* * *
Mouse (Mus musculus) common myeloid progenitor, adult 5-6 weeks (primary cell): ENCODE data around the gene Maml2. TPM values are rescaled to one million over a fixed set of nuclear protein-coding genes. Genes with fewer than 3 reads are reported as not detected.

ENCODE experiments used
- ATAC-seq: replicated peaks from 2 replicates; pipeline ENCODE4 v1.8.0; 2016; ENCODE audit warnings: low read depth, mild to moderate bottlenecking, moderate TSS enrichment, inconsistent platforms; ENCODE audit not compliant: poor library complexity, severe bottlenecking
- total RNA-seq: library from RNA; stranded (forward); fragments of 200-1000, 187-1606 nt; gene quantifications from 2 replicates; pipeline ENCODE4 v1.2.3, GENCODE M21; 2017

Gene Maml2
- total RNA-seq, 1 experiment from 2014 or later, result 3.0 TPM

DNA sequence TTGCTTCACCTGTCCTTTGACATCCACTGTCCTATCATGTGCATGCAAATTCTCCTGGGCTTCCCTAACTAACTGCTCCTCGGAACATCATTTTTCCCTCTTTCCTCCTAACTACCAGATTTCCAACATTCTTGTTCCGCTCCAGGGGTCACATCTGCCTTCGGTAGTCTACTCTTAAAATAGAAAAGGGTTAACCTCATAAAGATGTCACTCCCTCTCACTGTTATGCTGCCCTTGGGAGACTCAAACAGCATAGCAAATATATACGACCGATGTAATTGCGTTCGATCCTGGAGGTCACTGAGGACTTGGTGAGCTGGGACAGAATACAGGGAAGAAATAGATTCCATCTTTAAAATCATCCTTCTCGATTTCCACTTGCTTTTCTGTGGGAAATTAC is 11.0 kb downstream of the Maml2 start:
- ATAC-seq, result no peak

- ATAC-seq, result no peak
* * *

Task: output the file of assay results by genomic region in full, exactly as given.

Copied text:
Mouse (Mus musculus) common myeloid progenitor, adult 5-6 weeks (primary cell): ENCODE data around the gene Maml2. TPM values are rescaled to one million over a fixed set of nuclear protein-coding genes. Genes with fewer than 3 reads are reported as not detected.

ENCODE experiments used
- ATAC-seq: replicated peaks from 2 replicates; pipeline ENCODE4 v1.8.0; 2016; ENCODE audit warnings: low read depth, mild to moderate bottlenecking, moderate TSS enrichment, inconsistent platforms; ENCODE audit not compliant: poor library complexity, severe bottlenecking
- total RNA-seq: library from RNA; stranded (forward); fragments of 200-1000, 187-1606 nt; gene quantifications from 2 replicates; pipeline ENCODE4 v1.2.3, GENCODE M21; 2017

Gene Maml2
- total RNA-seq, 1 experiment from 2014 or later, result 3.0 TPM

DNA sequence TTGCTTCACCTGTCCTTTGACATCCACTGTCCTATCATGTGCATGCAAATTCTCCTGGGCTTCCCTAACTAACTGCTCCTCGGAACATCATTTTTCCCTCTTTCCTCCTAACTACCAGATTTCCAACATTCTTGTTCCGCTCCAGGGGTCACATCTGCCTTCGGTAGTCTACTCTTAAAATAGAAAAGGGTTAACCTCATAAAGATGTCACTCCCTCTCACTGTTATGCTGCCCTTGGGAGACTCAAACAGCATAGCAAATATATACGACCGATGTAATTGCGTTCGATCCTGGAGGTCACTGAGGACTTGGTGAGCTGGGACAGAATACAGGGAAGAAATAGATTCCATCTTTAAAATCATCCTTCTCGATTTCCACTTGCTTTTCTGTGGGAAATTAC is 11.0 kb downstream of the Maml2 start:
- ATAC-seq, result no peak

- ATAC-seq, result no peak